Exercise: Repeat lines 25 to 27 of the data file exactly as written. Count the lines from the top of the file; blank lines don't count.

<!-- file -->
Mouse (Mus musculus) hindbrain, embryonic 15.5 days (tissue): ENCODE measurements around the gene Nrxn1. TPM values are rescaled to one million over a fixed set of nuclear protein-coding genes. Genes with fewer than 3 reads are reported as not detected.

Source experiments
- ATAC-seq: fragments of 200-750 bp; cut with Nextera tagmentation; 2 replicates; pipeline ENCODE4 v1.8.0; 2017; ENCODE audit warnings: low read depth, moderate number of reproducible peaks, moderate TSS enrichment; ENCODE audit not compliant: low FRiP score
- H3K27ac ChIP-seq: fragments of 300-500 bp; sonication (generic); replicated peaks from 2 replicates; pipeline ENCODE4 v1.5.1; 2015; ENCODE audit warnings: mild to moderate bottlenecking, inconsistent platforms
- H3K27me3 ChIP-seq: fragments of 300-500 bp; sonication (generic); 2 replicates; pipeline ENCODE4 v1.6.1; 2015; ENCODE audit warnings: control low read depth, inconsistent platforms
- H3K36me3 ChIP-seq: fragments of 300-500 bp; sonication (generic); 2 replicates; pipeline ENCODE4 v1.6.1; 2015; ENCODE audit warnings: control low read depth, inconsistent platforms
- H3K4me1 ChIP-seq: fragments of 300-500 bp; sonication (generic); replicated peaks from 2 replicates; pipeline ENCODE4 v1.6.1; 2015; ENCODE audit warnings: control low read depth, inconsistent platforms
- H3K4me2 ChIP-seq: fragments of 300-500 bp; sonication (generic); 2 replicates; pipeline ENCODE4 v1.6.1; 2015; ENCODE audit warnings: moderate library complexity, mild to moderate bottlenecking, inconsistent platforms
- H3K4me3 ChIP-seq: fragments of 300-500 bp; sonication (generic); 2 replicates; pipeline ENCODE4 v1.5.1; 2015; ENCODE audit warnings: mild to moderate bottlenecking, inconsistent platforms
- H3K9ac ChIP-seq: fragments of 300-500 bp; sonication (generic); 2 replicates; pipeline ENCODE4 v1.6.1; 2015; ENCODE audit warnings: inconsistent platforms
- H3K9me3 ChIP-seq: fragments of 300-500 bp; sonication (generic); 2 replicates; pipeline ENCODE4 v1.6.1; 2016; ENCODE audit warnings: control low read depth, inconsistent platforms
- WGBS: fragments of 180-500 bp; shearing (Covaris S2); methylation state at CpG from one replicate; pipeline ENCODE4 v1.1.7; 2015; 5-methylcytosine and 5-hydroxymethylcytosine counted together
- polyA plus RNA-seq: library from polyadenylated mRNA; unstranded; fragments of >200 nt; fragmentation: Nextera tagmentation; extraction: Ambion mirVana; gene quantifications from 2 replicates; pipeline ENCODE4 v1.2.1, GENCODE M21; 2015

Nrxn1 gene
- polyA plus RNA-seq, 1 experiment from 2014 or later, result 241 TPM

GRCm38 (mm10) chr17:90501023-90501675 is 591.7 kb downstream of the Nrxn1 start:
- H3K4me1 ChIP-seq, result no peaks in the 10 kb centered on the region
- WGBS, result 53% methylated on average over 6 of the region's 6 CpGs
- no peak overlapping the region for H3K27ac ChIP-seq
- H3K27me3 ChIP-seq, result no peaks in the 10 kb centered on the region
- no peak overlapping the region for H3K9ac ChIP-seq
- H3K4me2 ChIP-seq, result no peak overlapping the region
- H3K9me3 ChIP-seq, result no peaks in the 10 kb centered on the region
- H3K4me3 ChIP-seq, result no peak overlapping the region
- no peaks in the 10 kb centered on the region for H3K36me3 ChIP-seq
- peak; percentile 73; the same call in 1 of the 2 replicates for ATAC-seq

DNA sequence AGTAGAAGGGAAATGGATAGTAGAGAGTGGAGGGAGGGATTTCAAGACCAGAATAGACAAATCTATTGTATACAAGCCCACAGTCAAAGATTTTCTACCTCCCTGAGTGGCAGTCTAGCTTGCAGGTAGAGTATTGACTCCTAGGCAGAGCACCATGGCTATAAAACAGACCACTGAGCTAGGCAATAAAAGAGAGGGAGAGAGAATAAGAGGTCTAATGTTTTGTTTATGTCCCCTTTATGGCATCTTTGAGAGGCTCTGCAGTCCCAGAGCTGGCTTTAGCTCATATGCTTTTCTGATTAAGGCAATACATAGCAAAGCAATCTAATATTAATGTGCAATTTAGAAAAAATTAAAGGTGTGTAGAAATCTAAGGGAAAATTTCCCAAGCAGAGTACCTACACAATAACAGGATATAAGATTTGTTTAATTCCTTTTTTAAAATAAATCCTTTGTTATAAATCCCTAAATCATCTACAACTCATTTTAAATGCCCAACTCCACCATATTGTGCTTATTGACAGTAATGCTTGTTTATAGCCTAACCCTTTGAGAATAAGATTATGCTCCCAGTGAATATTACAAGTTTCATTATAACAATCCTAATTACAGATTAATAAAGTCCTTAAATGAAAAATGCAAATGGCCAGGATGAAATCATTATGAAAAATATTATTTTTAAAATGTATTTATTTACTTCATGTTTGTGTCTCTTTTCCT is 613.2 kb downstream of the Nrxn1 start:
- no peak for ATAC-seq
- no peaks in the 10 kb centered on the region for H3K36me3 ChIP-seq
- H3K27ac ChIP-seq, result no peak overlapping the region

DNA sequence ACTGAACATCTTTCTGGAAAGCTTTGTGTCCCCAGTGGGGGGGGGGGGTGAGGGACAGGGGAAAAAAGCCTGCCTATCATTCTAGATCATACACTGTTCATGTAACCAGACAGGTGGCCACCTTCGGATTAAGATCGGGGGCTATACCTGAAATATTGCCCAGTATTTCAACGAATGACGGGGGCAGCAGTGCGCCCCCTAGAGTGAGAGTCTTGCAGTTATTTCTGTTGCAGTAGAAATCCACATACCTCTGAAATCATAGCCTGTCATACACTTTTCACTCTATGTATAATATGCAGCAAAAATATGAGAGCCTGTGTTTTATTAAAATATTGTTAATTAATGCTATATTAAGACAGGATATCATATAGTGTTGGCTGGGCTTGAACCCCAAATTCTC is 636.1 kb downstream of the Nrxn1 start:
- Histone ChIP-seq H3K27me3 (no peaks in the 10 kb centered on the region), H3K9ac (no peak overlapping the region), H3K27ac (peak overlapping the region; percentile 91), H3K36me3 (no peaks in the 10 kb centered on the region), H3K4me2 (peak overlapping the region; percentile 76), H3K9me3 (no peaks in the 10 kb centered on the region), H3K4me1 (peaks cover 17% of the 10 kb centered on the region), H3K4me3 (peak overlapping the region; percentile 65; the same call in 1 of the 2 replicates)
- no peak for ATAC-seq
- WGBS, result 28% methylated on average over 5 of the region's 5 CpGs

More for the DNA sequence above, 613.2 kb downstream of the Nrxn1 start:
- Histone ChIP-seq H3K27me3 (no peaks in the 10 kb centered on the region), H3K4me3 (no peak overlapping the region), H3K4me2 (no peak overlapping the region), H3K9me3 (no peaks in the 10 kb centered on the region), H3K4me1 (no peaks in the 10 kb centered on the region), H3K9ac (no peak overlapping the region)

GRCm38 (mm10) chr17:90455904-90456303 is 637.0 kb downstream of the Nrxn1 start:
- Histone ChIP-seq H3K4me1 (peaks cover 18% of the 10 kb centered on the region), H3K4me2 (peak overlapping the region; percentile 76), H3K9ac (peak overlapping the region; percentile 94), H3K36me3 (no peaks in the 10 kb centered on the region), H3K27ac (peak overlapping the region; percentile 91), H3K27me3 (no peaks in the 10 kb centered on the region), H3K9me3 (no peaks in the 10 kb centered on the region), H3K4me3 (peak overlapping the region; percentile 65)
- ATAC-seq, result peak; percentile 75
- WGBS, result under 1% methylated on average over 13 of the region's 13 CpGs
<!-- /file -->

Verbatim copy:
- no peaks in the 10 kb centered on the region for H3K36me3 ChIP-seq
- peak; percentile 73; the same call in 1 of the 2 replicates for ATAC-seq

DNA sequence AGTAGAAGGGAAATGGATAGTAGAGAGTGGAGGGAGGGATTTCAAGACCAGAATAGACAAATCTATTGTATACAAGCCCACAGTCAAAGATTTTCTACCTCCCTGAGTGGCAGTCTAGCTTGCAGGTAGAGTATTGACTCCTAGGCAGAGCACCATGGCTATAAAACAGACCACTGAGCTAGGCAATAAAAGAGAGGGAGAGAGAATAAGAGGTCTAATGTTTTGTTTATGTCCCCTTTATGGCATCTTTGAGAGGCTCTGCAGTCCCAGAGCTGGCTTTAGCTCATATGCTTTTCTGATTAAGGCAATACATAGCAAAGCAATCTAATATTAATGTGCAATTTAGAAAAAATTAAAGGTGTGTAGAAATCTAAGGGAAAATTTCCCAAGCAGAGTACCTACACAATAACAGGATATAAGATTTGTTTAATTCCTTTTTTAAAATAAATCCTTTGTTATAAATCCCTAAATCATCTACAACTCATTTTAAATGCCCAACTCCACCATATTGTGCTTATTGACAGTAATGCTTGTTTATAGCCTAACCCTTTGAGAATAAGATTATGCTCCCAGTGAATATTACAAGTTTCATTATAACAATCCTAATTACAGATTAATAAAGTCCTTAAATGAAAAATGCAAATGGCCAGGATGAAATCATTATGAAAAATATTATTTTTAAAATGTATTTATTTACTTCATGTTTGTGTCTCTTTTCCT is 613.2 kb downstream of the Nrxn1 start: